The school bell rang, marking the end of school at MacArthur Middle,but not everyone was interested in hurrying home.
Eight-grader Vincent Baxter gathered his books and headed for Room 153, where he spread out his homework assignments and began to tackle his least favorite subject -- math.
He and the 10 other seventh- and eighth-grade students were not alone. Eight volunteers from Fort George G. Meade military base were there to make sure his math problems were solved correctly and to chatabout anything else on his mind.
"I'm here to get my fractions under control," Vincent said without looking up from his book.
"I domy homework here, then I have a chance to go home and watch television and have free time," he said.
Leaning over to monitor his progress was Army SPC Specialist Earl Riley, who is a long way from his Kansas home but wanted to find a way to help out in the community.
"They didn't have anything like this when I was in school," Riley said. "I would have studied more."
Vincent's math teacher, Kathy Colston, also stopped in the room to check on her student.
"There is somuch pressure with MSPP (the Maryland School Performance Program)," Colston said, looking back over her shoulder at Vincent.
"There isso much to take up our time that we can't stay after school with students, like we would like. I'm glad to know that they have a place togo when they need help," she said.
Guidance counselor Carol A. Borum hopes to attract more students to the hour-long after-school tutoring sessions on Tuesdays and Thursdays.
A one-page reminder went home to parents at the beginning of the month, encouraging their support in improving grades.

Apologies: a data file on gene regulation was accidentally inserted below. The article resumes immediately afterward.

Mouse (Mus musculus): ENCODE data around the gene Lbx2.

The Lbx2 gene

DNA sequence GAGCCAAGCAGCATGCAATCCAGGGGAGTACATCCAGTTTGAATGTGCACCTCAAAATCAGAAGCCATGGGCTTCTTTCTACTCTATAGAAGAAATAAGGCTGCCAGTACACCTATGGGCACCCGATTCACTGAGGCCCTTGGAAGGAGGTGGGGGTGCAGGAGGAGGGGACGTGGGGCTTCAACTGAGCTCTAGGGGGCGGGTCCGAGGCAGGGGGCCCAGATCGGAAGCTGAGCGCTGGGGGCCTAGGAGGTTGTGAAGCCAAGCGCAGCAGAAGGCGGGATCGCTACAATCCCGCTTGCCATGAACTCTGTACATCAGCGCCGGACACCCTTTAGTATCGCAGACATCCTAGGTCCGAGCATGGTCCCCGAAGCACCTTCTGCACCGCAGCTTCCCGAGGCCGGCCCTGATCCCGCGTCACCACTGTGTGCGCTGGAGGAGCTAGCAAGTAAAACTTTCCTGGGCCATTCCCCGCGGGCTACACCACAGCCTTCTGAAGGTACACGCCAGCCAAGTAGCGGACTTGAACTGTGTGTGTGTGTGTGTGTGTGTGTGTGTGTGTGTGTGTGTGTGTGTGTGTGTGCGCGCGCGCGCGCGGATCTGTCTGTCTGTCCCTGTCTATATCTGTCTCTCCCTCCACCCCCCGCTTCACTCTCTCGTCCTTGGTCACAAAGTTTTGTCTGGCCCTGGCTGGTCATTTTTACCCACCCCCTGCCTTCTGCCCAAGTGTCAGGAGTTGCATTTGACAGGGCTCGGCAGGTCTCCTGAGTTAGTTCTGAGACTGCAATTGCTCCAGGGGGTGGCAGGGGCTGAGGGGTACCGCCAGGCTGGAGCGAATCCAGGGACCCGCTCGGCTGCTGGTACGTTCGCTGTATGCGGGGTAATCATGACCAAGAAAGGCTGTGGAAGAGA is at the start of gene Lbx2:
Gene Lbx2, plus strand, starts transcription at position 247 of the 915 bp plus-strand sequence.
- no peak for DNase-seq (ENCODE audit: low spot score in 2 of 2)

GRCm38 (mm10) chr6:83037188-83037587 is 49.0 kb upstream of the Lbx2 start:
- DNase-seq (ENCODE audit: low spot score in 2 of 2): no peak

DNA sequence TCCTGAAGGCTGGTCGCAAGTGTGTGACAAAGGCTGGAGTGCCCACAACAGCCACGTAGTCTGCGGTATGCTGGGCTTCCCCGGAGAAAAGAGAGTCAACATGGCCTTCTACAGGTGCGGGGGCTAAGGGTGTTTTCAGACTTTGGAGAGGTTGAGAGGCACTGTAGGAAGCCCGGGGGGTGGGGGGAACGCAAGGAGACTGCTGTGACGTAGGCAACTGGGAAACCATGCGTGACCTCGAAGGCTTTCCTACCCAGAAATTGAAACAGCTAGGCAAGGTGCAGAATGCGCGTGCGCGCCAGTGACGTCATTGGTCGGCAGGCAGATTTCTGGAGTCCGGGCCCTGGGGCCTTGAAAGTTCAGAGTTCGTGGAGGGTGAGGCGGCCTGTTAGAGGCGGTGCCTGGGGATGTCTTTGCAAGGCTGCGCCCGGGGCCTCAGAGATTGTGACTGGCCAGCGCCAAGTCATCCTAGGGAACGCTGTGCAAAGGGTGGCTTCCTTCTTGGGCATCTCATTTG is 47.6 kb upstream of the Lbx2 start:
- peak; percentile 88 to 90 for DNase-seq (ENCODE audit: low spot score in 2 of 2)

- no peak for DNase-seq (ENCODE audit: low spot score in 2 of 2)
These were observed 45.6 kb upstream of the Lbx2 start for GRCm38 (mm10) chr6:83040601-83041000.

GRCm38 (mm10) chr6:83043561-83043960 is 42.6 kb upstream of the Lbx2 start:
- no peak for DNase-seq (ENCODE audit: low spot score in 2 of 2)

Borum's year-round Outreach Program is inits fifth year. She seeks to offer more stability to a school with ahigher-than-average student mobility rate. Because so many students'parents are in the military, pupils are continually transferred in and out of school.
In addition to tutoring, many of these same students participate in a summer program designed to expose them to careers, college life and mentors, as well as to boost their self-esteem.
"It provides a nurturing environment and lets them know people care," Borum said. "It's another way to give children an opportunity to broaden their academic skills as well as broaden their exposure."
Air Force Sgt. Pierre Miles is no stranger to the school.
This is his second year of volunteering at MacArthur.
As students entered the room, Miles greeted them and made sure a tutor was immediately atthe student's side.
One student asked if anyone was available to help with English.
"Anything you need, we do," Miles said with a broad smile, offering the girl a seat.
"They're a good group of kids," he said.
"It's a good benefit to the kids.
"They encouragedme to go back to college to take classes," he said.